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SNC-Lavalin sues former CEO for millions over hospital bribery scandal

MONTREAL — SNC-Lavalin Group Inc. is suing its former CEO in connection with a bribery scandal around the construction of a $1.3-billion Montreal hospital.

The beleaguered engineering and construction giant says in court documents that Pierre Duhaime hurt the company when he helped a public servant commit a breach of trust tied to $22.5-million in bribes that helped secure the McGill University Health Centre project for SNC-Lavalin.

Duhaime, who led the Montreal-based company between 2009 and 2012, is currently serving 20 months of house arrest after pleading guilty to the criminal charge last month.

The documents, filed in Quebec Superior Court on Friday, also say Duhaime acted “in bad faith” when he signed a retirement agreement without disclosing his “criminal wrongdoing.” The agreement saw the company cover Duhaime’s $1.17 million in legal costs during his trial and dole out more than $1 million so far as part of a larger retirement package, all money that SNC-Lavalin wants back.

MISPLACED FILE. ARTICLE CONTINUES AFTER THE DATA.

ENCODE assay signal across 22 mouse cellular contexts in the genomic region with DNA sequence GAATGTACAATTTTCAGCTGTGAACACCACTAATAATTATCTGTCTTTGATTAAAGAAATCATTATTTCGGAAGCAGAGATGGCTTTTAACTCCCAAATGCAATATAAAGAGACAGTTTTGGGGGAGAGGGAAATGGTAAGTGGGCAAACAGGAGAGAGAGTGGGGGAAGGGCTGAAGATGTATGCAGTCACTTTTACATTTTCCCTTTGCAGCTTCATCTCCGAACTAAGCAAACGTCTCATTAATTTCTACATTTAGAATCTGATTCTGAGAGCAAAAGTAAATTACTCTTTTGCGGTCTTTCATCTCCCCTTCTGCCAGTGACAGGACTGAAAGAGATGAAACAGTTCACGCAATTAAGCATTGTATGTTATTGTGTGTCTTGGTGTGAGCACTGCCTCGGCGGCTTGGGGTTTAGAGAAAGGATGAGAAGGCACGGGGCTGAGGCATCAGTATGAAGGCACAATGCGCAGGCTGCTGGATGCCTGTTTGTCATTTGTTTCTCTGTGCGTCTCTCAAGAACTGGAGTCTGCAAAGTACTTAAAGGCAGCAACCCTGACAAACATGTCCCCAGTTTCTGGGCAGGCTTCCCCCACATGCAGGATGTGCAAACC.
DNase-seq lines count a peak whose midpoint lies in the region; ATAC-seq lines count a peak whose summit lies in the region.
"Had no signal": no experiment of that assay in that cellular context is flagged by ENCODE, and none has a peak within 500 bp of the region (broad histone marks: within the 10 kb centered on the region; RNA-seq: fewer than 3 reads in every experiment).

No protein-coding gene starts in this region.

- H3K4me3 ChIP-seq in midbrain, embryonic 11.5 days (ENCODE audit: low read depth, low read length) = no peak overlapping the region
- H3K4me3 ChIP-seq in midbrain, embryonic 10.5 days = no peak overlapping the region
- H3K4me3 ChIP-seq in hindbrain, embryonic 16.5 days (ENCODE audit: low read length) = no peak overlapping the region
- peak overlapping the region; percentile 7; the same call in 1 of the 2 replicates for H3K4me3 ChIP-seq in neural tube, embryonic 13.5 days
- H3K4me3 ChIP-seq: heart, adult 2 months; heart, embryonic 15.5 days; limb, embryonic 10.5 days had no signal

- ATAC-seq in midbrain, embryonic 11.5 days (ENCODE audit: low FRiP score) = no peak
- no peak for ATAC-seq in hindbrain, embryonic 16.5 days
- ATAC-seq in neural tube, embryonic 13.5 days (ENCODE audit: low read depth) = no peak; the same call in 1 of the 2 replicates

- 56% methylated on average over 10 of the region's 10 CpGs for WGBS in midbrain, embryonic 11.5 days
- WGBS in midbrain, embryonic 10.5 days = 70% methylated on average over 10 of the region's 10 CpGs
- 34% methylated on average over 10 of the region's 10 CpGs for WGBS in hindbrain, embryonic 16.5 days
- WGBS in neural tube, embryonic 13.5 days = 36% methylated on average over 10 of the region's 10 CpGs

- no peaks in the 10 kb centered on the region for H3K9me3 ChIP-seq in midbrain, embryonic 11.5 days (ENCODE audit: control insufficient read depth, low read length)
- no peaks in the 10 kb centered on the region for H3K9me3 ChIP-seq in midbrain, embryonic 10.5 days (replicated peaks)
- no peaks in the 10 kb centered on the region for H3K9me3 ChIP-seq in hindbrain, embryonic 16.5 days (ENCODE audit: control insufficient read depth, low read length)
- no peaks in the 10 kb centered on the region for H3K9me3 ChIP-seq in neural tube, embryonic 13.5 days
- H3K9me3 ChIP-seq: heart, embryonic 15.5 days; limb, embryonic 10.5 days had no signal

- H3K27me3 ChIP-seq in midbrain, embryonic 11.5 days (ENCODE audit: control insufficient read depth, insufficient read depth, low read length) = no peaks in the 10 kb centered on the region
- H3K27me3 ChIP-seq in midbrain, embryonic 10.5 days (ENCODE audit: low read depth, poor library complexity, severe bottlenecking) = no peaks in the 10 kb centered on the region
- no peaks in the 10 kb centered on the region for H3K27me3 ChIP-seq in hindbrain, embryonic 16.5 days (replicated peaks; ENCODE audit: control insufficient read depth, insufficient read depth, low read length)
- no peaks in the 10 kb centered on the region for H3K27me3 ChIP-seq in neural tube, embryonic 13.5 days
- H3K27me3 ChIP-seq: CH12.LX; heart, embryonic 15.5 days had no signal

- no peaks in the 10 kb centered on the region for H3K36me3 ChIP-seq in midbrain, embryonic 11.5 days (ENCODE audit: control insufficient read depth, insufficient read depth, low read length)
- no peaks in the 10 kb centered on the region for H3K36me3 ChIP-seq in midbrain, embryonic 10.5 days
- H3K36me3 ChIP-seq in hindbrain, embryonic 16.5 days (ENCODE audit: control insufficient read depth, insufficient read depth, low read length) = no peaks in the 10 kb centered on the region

The company is demanding Duhaime and other defendants — whose lawsuit he’s been tacked on to — repay the $22.5 million in bribes and pony up $17.5 million in punitive damages and compensation for reputational harm.

The lawsuit is unrelated to the corruption charges linked to SNC-Lavalin’s dealings in Libya that have thrown the company into the eye of a political firestorm in Ottawa.

Companies in this story: (TSX:SNC)

The Canadian Press